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Methodology

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A simple definition of methodology is something like a way of getting from here to there
A dictionary definition of methodology is a system of methods used in a particular area of study or activity

This is a very brief guide.  For more in this area, see:

the history and development of ELT which includes much of what follows here and a good deal more
the in-service section guides which consider a range of methodologies separately
how learning happens which covers some learning theory
first- and second-language acquisition which considers differences and similarities
second-language acquisition theories which looks at how second languages are learned or acquired

There are two common ways to define methodology in English Language Teaching and, graphically, this is how they look:

methodology 

The left-hand set was developed by Anthony in 1963.  The right-hand set was developed from Anthony's definition later and appears in Richards and Rogers, 2001.  Briefly:

Approach
For Anthony, an approach was simply a set of principles or ideas about the nature of language learning.
For Richards and Rogers it was similar but explicitly divided into theories of what language is and theories of how learning a foreign language happens.
The second of these definitions has the advantage of being quite explicit.
Method or Design
In this section are lesson designs such as Present-Practice-Produce or Test-Teach-Test.  Those are not methods, they are ways of structuring lessons within methods.
For Anthony, method described the plan for the presentation of language which is consistent with the approach.
Richards and Rogers' concept of design is somewhat broader and covered the practical implications in the classroom: syllabus design, activities and the roles of teachers and students.
These are not all that different but again, the latter one is more explicit.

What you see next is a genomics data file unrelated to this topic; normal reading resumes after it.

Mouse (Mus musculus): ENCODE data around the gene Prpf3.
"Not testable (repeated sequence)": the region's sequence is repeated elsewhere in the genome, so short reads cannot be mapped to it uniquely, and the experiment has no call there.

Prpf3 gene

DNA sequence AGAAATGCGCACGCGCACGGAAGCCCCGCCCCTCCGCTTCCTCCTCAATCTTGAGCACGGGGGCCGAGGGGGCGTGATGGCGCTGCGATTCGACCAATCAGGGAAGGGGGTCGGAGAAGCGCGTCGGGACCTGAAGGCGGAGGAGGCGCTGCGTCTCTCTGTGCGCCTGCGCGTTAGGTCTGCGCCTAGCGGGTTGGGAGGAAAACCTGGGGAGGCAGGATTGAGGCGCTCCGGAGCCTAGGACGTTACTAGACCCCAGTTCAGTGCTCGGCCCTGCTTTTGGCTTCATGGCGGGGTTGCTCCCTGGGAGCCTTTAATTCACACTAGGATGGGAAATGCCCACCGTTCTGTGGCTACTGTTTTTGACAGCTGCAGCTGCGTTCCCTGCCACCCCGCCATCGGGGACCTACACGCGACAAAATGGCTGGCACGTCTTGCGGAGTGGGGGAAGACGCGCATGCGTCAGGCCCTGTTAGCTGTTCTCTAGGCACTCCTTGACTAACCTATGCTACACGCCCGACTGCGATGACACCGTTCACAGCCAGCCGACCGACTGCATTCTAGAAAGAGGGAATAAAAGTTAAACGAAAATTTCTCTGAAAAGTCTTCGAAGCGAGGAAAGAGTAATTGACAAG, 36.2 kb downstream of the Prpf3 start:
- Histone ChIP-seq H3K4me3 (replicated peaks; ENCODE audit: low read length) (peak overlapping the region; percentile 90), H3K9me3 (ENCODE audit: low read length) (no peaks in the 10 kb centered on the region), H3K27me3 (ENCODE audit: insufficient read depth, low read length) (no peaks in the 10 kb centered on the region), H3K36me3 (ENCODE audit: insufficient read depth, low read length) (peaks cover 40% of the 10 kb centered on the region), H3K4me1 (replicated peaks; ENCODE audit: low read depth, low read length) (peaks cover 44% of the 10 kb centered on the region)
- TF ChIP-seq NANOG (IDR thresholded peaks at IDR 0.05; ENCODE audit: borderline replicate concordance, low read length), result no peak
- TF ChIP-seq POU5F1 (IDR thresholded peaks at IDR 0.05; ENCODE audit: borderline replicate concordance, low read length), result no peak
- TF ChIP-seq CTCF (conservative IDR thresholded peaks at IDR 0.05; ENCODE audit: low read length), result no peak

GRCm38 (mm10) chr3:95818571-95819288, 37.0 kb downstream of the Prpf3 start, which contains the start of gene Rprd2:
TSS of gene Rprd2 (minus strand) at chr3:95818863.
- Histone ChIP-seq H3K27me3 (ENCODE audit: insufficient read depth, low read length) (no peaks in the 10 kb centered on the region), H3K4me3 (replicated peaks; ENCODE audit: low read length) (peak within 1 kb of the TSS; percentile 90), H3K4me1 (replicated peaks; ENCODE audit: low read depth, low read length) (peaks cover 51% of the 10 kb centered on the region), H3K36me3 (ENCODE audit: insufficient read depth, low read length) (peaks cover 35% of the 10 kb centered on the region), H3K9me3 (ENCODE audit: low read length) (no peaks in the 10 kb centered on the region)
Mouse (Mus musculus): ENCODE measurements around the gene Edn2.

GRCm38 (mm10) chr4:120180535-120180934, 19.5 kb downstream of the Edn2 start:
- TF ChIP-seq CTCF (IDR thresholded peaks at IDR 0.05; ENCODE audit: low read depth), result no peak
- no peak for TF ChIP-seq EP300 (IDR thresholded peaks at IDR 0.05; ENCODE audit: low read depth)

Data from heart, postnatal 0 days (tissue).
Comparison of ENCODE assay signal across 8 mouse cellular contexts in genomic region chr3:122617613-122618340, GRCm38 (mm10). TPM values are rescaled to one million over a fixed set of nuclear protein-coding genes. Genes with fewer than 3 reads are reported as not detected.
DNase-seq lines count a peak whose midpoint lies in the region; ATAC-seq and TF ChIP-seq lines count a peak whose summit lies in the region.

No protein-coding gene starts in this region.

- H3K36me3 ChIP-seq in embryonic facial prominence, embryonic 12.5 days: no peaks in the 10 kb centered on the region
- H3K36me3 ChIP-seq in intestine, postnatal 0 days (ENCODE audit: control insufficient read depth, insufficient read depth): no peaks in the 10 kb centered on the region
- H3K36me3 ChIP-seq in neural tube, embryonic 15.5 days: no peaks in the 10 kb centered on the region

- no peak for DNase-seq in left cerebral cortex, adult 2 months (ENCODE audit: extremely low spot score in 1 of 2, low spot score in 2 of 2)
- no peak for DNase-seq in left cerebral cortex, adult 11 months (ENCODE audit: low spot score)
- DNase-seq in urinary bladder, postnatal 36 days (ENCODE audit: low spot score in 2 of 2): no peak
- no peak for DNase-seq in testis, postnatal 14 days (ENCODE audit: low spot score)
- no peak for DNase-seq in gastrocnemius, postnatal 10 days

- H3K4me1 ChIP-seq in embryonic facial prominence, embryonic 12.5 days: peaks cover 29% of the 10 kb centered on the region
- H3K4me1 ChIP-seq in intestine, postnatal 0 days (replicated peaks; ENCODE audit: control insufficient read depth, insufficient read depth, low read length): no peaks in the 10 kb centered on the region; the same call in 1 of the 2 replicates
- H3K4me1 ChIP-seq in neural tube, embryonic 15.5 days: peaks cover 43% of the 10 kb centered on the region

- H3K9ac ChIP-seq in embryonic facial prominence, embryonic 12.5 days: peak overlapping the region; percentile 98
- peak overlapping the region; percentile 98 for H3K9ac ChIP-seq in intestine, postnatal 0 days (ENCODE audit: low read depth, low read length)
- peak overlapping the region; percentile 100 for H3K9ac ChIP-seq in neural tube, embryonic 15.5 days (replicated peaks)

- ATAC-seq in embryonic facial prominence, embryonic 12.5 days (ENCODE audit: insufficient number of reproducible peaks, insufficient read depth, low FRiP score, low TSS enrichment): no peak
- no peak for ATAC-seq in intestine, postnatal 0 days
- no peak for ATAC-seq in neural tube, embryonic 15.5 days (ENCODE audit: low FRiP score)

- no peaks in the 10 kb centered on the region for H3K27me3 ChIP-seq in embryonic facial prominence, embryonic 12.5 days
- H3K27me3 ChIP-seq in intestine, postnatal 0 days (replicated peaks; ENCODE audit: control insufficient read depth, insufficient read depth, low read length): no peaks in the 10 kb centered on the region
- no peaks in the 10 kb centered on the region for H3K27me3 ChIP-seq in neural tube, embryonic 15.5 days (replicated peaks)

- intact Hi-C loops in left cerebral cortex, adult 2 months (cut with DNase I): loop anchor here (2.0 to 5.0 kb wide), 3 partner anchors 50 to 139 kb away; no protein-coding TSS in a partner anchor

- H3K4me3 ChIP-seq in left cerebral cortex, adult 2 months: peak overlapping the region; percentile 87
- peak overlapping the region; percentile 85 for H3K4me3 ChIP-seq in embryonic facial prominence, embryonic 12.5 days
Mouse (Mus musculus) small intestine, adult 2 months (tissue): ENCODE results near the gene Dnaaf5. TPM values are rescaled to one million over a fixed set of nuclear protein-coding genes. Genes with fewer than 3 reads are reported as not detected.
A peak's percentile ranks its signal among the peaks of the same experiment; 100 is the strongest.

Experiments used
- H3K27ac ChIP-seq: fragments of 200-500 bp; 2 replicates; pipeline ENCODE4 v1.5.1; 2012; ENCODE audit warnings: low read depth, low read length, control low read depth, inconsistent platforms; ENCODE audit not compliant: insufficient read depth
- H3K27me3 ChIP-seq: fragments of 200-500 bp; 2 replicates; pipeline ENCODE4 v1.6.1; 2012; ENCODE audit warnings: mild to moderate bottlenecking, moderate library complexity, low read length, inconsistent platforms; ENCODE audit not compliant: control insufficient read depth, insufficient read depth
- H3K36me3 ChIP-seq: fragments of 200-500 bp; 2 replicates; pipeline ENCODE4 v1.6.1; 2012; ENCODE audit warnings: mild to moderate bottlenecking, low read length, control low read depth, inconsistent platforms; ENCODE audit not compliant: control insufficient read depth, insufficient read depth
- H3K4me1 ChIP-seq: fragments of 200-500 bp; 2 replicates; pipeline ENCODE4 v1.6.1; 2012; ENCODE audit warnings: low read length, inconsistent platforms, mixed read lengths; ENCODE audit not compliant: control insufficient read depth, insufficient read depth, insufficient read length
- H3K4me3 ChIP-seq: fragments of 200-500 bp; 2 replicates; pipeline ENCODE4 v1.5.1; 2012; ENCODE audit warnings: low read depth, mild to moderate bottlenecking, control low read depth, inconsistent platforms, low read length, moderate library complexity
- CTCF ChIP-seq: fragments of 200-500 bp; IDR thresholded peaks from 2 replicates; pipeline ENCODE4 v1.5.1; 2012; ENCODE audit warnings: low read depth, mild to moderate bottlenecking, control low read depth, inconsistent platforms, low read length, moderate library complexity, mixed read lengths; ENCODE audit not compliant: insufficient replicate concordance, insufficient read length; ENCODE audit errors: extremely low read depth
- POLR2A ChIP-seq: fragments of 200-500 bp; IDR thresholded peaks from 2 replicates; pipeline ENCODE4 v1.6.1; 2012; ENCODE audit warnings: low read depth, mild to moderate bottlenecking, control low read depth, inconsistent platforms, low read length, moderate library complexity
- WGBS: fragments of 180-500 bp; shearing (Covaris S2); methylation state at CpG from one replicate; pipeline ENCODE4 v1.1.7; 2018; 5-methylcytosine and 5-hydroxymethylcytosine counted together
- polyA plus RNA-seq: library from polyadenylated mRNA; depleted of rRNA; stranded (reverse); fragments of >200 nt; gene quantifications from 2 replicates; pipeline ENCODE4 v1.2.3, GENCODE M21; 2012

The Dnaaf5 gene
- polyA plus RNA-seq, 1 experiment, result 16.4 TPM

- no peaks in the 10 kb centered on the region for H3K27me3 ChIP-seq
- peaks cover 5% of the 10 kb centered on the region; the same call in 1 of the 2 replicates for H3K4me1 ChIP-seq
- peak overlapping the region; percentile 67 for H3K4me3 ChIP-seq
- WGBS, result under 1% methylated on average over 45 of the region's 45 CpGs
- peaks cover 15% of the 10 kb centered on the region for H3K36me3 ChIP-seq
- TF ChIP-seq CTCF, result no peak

Technique or Procedure
Technique, for Anthony, was just any teaching trick or way of doing something in the classroom such as eliciting, approaching a reading text, encouraging authentic speaking, drills and so on.
For Richards and Rogers, too, the term procedure refers to what we see happening in the classroom when a particular approach and design are implemented.

It actually doesn't matter all that much which breakdown you accept.  Both are fairly arbitrary and subjective ways of breaking down a complex area.


practice

Methodology in practice

It is worth pointing out that not all methodologies will fit neatly into the categories above.
For example, Communicative Language Teaching, the current dominant methodology, has a good theory of language but little to say concerning a theory of learning.  Some earlier methodologies such as Situational Language Teaching were similarly deficient but some, audio-lingualism, for example, had very clear theories both of what language actually is and how people learn languages.

The extent to which, if at all, the various models and concepts of language and learning actually reflect reality is, of course, quite another matter.

It is, however, often quite possible to work backwards from what is observed in the classroom (techniques and procedures) and deduce the approach a teacher favours or to work from the materials an institution uses (the method or design) to see what principles (the approach) the institution is favouring.  The Delta examination, e.g., explicitly asks you to do that.

If you yearn for more in this area, follow the links at the top.


References:
Anthony, EM, 1963, Approach, Method, and Technique, ELT Journal (2): 63–43
Richards, J, and Rodgers, T, 2001, Approaches and Methods in Language Teaching, Cambridge: Cambridge University Press